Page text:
Hearing aids, if you care for them properly, can keep working for years. But they are only useful if they still reflect your level of hearing loss. Your hearing aids are calibrated to your particular level of hearing loss and comparable to prescription glasses, need to be updated if your condition worsens. Here’s how long you can anticipate your hearing aids will last assuming they are programed and fitted correctly.
Do Hearing Aids Expire?
There’s a shelf life for pretty any product. It could take a couple of weeks for the milk in your refrigerator to expire. Canned goods can last between a few months to several years. Within the next few years or so, even your new high-def TV will need to be swapped out. So learning that your hearing aids have a shelf life is most likely not very surprising.
2 to 5 years is typically the shelf life for a set of hearing aids, though you may want to replace them sooner with the new technology coming out. But the shelf life of your hearing aids will depend on a number of possible factors:
- Construction: Materials like nano-coated plastics, silicon, and metal are used to produce modern hearing aids. Some wear-and-tear can be expected despite the fact that hearing aids are designed to be durable and ergonomic. Despite premium construction, if you’re prone to dropping your hearing aids, their longevity will be affected.
- Type: There are two primary types of hearing aids: inside-the-ear and behind-the-ear. Five years or so will be the expected shelf life of inside-the-ear model hearing aids as a result of exposure to dirt, sweat, and debris of the ear canal. Behind-the-ear models usually last around 6-7 years (largely because they’re able to stay cleaner and drier).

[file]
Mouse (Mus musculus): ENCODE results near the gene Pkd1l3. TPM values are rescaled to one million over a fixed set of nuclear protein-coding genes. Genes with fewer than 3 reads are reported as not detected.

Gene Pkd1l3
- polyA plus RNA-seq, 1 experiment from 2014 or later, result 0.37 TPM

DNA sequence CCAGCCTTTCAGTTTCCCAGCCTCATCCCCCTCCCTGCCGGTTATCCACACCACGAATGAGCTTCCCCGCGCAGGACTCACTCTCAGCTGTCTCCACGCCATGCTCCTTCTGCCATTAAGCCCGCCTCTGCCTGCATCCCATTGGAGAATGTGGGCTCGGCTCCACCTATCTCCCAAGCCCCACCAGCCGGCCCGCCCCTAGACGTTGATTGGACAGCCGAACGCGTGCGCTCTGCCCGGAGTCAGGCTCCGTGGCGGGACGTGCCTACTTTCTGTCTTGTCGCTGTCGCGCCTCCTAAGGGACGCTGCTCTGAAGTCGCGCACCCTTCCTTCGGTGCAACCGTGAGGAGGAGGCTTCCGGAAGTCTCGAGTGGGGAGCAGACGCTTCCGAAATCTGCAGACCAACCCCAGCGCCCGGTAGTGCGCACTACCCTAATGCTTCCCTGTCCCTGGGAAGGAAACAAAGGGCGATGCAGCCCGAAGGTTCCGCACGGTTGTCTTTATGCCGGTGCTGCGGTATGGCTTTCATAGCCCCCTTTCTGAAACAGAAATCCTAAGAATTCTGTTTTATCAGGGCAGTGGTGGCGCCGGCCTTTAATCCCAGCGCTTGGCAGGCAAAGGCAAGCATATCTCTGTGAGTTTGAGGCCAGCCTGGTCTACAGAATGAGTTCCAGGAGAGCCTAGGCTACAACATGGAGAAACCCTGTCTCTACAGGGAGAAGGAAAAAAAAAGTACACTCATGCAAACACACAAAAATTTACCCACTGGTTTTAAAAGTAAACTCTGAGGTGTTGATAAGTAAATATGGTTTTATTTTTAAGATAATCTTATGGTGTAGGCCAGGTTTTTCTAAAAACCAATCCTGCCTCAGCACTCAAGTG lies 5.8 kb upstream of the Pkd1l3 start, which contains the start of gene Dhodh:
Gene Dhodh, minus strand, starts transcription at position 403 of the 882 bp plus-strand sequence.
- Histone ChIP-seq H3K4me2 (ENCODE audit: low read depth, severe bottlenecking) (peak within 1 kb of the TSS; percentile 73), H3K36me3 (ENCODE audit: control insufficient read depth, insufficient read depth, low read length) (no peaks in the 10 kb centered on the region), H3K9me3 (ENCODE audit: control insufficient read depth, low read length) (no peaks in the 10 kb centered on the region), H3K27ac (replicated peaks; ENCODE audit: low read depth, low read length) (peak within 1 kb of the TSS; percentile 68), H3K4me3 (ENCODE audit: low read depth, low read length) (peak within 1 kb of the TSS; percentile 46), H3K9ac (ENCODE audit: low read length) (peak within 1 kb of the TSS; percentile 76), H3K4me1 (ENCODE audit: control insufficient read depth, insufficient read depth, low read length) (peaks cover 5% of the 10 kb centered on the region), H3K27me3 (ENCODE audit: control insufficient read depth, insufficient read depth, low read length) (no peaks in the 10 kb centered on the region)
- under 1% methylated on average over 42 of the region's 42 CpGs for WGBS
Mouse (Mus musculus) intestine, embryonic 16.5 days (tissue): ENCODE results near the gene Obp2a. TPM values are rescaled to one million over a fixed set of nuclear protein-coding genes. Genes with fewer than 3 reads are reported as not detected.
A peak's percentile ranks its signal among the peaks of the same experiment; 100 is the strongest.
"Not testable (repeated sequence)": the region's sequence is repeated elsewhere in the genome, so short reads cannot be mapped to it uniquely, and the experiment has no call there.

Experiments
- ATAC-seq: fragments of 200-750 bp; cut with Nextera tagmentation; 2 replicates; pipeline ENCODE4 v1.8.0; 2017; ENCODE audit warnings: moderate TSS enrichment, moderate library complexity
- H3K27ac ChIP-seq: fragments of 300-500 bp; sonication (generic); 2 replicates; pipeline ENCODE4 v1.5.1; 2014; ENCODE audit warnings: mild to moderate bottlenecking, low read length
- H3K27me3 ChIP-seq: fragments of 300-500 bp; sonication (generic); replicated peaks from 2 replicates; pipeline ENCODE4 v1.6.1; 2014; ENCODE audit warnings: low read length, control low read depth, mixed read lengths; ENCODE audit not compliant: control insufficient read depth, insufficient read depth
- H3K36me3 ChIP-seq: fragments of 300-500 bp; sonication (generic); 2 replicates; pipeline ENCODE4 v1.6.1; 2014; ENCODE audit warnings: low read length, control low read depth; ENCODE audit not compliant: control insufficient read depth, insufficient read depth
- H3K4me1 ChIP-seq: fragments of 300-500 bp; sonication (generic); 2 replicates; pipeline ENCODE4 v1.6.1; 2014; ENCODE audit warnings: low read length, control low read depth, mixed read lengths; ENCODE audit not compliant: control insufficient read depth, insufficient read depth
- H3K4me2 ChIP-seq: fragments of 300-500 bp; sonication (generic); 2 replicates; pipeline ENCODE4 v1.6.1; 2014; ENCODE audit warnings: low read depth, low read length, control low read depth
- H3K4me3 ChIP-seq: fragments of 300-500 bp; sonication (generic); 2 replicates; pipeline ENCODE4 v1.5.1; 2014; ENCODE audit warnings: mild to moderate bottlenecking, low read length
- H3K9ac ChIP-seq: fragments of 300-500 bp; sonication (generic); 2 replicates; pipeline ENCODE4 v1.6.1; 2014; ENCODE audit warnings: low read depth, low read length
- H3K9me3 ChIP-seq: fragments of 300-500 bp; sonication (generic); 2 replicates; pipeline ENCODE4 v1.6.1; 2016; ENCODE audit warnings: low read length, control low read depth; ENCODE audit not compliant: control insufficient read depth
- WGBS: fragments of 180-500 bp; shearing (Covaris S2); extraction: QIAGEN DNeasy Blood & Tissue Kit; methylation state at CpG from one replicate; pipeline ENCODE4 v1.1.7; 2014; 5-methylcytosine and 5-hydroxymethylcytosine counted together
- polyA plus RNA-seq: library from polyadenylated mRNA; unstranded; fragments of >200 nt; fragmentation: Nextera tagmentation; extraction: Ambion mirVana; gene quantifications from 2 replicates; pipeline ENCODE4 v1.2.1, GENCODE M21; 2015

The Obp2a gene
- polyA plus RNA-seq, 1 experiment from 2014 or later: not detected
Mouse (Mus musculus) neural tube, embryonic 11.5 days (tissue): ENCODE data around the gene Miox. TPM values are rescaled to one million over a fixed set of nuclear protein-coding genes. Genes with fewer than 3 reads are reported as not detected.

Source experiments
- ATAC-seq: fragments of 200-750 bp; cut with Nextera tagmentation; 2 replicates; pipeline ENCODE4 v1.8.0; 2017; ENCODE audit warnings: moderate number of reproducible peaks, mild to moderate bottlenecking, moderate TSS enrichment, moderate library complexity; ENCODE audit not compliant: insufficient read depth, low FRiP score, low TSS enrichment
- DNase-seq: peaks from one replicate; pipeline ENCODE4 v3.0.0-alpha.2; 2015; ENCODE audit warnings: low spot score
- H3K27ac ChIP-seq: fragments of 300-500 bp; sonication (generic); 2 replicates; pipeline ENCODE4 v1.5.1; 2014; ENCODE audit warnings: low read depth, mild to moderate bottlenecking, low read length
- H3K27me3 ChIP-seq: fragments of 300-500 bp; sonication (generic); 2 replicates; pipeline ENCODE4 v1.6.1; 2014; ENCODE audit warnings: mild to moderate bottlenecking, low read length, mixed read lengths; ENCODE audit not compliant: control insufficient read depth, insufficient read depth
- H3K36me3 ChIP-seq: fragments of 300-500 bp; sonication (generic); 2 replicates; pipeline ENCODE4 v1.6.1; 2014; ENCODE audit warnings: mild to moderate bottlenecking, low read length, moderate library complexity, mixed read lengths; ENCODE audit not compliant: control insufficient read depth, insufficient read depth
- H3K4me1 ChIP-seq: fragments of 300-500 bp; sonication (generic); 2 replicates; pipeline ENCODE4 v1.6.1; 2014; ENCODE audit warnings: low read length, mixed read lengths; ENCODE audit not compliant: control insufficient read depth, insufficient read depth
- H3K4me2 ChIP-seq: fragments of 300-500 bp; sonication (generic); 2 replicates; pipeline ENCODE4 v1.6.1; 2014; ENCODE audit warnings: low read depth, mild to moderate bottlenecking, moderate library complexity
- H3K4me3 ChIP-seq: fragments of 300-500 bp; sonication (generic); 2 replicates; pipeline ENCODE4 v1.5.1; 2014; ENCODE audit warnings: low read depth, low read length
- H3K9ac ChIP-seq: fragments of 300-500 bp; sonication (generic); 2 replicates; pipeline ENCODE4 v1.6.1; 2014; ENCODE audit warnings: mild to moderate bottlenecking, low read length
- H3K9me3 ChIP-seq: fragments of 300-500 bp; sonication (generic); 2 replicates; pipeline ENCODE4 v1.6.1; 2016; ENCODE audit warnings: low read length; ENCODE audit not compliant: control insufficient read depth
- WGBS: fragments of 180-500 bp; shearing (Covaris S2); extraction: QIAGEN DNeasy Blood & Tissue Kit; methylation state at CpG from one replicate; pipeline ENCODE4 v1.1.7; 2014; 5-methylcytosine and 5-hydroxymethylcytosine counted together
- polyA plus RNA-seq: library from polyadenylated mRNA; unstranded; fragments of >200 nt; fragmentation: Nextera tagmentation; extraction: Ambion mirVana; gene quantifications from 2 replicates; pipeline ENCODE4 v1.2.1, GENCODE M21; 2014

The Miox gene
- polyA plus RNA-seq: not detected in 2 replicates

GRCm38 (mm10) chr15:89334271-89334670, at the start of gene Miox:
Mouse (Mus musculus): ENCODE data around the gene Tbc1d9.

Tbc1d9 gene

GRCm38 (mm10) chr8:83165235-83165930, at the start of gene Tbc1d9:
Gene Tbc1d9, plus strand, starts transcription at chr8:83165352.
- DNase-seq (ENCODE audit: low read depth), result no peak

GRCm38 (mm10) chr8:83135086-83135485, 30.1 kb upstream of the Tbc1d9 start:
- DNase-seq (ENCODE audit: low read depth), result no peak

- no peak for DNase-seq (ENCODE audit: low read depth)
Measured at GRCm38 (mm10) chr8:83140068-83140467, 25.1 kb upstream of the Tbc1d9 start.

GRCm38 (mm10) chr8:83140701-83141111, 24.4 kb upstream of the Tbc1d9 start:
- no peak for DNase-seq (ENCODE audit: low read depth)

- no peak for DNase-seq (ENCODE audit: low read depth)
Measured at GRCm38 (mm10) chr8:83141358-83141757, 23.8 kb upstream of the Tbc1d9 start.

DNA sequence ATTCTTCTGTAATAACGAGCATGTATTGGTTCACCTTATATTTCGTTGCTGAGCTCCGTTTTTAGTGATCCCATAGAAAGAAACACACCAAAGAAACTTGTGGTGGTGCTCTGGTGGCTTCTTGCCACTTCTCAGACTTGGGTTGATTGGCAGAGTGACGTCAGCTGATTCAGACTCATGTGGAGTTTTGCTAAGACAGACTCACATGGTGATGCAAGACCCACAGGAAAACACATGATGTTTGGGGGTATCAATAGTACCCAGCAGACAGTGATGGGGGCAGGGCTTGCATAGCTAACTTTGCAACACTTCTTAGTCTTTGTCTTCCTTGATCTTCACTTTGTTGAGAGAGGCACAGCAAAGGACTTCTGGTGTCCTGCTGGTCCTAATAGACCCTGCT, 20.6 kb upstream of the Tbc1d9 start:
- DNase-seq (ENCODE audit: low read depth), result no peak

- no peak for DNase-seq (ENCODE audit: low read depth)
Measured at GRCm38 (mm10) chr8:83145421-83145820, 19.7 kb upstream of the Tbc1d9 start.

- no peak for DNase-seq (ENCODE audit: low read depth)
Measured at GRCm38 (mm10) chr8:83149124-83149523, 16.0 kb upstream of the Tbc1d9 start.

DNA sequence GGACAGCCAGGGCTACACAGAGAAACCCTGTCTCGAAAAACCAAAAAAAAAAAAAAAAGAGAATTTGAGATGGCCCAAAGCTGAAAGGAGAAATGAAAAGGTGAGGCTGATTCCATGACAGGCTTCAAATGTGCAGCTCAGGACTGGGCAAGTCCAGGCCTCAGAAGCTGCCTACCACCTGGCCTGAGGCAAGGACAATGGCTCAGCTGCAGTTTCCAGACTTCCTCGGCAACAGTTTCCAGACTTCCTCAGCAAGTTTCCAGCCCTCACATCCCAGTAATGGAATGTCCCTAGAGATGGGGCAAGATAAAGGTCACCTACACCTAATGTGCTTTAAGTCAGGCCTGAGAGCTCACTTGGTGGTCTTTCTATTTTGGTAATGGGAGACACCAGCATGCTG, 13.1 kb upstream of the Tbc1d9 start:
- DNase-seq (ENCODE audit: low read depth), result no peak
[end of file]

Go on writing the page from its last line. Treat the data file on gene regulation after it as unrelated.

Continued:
- Batteries: Internal, rechargeable batteries are standard with the majority of hearing aids in current use. The shelf life of your hearing aid is dramatically impacted by the type of batteries they use.
- Care: This should come as no surprise, but the better care you take of your hearing aids, the longer they’ll last. Performing regular required maintenance and cleaning is vital. Time put into proper care will translate almost directly into increased functional time.
In most circumstances, the shelf life of your hearing aid is an approximation determined by typical usage. But neglecting to wear your hearing aids may also diminish their expected usefulness (leaving your hearing aids neglected on a shelf and unmaintained can also diminish the lifespan of your hearing aids).
And every so often, hearing aids should be inspected and cleaned professionally. This helps make sure that there is no wax buildup and that they still fit properly.
It’s a Good Idea to Switch Out Your Hearing Aids Before They Wear Down
There might come a time when, down the road, your hearing aid performance starts to decline. Then you will have to look for a new pair. But in certain situations, you may find a new pair worthwhile long before your hearing aids begin to show wear and tear. Here are some of those scenarios:
- Changes in your hearing: If your hearing gets considerably worse (or better), the characteristics of your hearing assistance change as well. Your hearing aids could no longer be adjusted to effectively treat your hearing problem. If you want an optimal level of hearing, new hearing aids might be needed.
- Changes in lifestyle: You may, in many cases, have a certain lifestyle in mind when you purchase your hearing aids. But perhaps your conditions change, maybe you’ve become more physically active and you need a set that are waterproof, more rugged, or rechargeable.
- Technology changes: Every year, hearing aid manufacturers introduce innovative new technologies that make hearing aids more useful in novel ways. It might be worth investing in a new hearing aid sooner than later if you feel like you would be significantly helped by some of these cutting edge technologies.
You can see why the plan for updating your hearing devices is difficult to estimate. How many years your hearing aids will fit your needs depends on a handful of factors, but you can normally count on that 2-5 year range.